Co-authored by Jennifer Lee, senior policy analyst for higher education
Casino gambling is not a stable, adequate or fair source of revenue. In addition to being highly volatile, the legalization of casino gambling could cause significant harm to Georgians, including families and small business owners. Casino gambling risks influence from large out-of-state corporations and disproportionate harm to low-income communities while offering only a relatively small potential revenue contribution to the state.
Casino revenue is unstable. During the COVID-19 pandemic, the casino industry has experienced some of the highest levels of volatility in the nation, with corporations like MGM recording quarterly revenue drops as large as 91 percent. Even if casino revenues are earmarked to fund critical services and programs, such as education and health care, lawmakers—or a powerful state gaming commission—could still reduce casino tax rates or use funds for other programs through legislation or through broad powers.
Casino revenue is inadequate. Over the long run, casino revenue declines as markets saturate. States with casinos in place before 2008 saw a 26 percent decline in tax and fee revenue between 2008 and 2015. In Louisiana, casino tax and fee revenue decreased 10 percent from 2008 to 2015. Casino gambling could also compete with and reduce lottery revenues. Regardless of the tax rate applied, past estimates of potential revenue generated by casinos are far less than the state currently raises from the lottery, which raised over $1.3 billion last year (equivalent to about 5 percent of state revenues).
Casino revenue is unfair. People with lower incomes and problem gamblers are likelier to spend a greater share of their earnings on gambling. A host of social and economic harms have been documented related to problem gambling, including debt, damaged relationships and suicide. Income and job growth would be limited by weak labor protections in the state and the growth of automated forms of gambling, which requires fewer workers.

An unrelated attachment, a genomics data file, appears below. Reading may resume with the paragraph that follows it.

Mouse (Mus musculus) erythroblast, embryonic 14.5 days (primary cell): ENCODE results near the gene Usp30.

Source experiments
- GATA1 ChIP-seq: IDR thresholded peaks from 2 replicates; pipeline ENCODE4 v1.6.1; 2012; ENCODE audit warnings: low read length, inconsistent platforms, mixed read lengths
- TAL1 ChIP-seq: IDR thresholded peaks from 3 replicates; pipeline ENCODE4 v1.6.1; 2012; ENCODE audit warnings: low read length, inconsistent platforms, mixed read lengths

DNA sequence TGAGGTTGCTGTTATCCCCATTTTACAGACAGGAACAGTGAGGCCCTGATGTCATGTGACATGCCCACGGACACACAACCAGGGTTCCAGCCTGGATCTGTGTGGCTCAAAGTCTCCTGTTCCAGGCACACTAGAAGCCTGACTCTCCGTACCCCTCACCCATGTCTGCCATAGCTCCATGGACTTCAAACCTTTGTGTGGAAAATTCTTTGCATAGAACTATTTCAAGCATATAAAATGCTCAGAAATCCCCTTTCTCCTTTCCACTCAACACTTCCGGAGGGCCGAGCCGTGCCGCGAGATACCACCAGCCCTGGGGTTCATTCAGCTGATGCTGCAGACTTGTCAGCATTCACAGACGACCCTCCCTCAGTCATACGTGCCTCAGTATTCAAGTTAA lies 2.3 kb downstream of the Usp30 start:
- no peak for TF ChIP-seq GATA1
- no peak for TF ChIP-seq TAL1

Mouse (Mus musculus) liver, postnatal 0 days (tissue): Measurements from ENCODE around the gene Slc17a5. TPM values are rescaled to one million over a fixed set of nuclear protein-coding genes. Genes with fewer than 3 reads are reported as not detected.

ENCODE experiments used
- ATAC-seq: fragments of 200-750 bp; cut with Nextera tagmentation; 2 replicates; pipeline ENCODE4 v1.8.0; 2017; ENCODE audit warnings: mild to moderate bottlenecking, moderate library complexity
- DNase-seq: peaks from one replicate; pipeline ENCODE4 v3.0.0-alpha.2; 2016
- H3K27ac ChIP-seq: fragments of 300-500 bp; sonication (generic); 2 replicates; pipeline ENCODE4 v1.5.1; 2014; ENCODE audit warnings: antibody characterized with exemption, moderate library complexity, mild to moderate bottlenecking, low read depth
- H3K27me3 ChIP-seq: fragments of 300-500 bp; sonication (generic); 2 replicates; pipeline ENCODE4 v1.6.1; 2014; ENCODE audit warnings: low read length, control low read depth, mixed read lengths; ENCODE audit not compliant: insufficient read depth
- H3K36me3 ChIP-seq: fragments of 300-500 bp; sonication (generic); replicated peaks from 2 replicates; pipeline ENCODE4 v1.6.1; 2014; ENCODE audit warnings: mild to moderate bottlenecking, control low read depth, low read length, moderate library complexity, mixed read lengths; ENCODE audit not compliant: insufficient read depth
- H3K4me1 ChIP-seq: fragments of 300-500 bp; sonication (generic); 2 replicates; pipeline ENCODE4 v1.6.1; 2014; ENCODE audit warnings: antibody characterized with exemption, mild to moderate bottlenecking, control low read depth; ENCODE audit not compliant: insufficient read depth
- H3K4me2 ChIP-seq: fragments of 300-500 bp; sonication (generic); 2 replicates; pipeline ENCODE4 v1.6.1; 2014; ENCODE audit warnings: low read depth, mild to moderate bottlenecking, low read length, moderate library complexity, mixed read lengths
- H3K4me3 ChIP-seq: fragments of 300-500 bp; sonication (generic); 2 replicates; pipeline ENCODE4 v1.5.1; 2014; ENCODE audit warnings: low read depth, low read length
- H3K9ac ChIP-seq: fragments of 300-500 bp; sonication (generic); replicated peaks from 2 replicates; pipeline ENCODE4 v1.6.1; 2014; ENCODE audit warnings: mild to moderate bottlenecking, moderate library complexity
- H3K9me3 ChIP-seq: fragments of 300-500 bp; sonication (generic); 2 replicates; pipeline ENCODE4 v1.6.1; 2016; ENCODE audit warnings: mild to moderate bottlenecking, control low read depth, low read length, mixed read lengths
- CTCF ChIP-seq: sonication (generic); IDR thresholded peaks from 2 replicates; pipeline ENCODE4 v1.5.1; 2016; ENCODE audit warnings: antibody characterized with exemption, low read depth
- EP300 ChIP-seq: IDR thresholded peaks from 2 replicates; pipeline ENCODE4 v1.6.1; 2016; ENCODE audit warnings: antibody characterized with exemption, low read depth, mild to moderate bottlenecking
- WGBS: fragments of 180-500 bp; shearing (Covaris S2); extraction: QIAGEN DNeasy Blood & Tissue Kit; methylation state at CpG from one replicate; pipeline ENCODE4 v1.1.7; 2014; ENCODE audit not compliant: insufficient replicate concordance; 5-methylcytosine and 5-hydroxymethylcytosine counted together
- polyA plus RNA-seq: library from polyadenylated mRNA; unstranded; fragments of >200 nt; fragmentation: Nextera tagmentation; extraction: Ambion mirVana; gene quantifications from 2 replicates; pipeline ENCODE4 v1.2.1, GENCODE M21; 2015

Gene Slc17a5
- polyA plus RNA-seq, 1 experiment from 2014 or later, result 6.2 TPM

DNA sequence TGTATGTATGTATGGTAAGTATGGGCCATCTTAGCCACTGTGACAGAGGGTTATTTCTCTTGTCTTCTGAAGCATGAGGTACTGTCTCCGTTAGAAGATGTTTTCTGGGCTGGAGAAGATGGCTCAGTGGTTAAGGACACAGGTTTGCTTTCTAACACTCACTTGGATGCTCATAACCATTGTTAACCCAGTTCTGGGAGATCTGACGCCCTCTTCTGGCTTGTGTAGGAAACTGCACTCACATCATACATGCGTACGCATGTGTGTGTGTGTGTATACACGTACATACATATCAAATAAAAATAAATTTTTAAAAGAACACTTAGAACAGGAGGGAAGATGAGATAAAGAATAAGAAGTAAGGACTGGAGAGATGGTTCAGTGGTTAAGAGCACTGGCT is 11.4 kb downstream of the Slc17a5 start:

Disparities between who pays into and who receives benefits from the lottery should be reduced through more spending in pre-K, technical colleges and need-based grants and scholarships. Individuals with lower incomes tend to spend more of their income on lottery. But people from high-income families are more likely to get lottery-funded scholarships: 31 percent of University System of Georgia students from families with over $120,000 annual income received full-tuition, lottery-funded scholarships. In contrast, Georgia counties where lottery spending is highest have significantly higher levels of poverty and unemployment, and lower median household incomes.
 Sayre, K. (2020, July 30). Casino operator MGM Resorts’ revenue falls 91%. MarketWatch. https://www.marketwatch.com/story/casino-operator-mgm-resorts-revenue-falls-91-2020-07-30
 Dadayan, L. (2016). State revenues from gambling: Short-term relief, long-term disappointment. Appendix Table 8. The Nelson A. Rockefeller Institute of Government, The State University of New York. https://rockinst.org/wp-content/uploads/2017/11/2016-04-12-Blinken_Report_Three-min.pdf
 Jones, T. R. (September 2020). Post-secondary financial aid foundational report: 2013-14 to 2018-19. Georgia Policy Labs, Child & Family Policy Lab. https://gpl.gsu.edu/publications/post-secondary-financial-aid/
 Johnson, C.D. (2012, April 16). HOPE for whom? https://gbpi.org/wp-content/uploads/2012/04/HOPE-for-Whom-Lottery-Report04162012.pdf